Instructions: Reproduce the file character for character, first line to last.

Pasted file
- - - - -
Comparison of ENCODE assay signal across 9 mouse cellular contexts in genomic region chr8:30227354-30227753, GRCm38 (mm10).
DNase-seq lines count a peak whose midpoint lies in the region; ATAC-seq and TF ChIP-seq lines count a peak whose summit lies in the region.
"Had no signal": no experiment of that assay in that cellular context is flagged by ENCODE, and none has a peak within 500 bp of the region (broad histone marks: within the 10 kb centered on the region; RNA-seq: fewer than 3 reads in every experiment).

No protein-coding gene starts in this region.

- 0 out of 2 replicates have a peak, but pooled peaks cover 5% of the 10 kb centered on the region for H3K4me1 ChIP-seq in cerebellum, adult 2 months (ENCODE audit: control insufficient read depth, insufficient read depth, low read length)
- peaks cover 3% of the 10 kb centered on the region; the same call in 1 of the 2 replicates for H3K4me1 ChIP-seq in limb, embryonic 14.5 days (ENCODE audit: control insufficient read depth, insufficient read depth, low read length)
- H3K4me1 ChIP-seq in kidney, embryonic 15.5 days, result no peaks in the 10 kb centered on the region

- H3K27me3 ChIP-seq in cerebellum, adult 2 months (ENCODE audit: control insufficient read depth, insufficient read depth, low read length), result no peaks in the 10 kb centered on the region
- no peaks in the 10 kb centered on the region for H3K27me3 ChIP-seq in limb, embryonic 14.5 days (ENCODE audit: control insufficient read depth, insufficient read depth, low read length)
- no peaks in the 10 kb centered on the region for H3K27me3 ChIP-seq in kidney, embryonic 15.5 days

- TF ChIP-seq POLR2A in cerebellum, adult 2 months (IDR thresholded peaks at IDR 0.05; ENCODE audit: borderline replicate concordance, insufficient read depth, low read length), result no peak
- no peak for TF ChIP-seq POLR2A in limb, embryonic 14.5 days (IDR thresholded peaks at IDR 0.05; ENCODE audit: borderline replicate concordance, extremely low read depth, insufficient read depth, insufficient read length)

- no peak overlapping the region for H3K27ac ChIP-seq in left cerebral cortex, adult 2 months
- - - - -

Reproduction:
Comparison of ENCODE assay signal across 9 mouse cellular contexts in genomic region chr8:30227354-30227753, GRCm38 (mm10).
DNase-seq lines count a peak whose midpoint lies in the region; ATAC-seq and TF ChIP-seq lines count a peak whose summit lies in the region.
"Had no signal": no experiment of that assay in that cellular context is flagged by ENCODE, and none has a peak within 500 bp of the region (broad histone marks: within the 10 kb centered on the region; RNA-seq: fewer than 3 reads in every experiment).

No protein-coding gene starts in this region.

- 0 out of 2 replicates have a peak, but pooled peaks cover 5% of the 10 kb centered on the region for H3K4me1 ChIP-seq in cerebellum, adult 2 months (ENCODE audit: control insufficient read depth, insufficient read depth, low read length)
- peaks cover 3% of the 10 kb centered on the region; the same call in 1 of the 2 replicates for H3K4me1 ChIP-seq in limb, embryonic 14.5 days (ENCODE audit: control insufficient read depth, insufficient read depth, low read length)
- H3K4me1 ChIP-seq in kidney, embryonic 15.5 days, result no peaks in the 10 kb centered on the region

- H3K27me3 ChIP-seq in cerebellum, adult 2 months (ENCODE audit: control insufficient read depth, insufficient read depth, low read length), result no peaks in the 10 kb centered on the region
- no peaks in the 10 kb centered on the region for H3K27me3 ChIP-seq in limb, embryonic 14.5 days (ENCODE audit: control insufficient read depth, insufficient read depth, low read length)
- no peaks in the 10 kb centered on the region for H3K27me3 ChIP-seq in kidney, embryonic 15.5 days

- TF ChIP-seq POLR2A in cerebellum, adult 2 months (IDR thresholded peaks at IDR 0.05; ENCODE audit: borderline replicate concordance, insufficient read depth, low read length), result no peak
- no peak for TF ChIP-seq POLR2A in limb, embryonic 14.5 days (IDR thresholded peaks at IDR 0.05; ENCODE audit: borderline replicate concordance, extremely low read depth, insufficient read depth, insufficient read length)

- no peak overlapping the region for H3K27ac ChIP-seq in left cerebral cortex, adult 2 months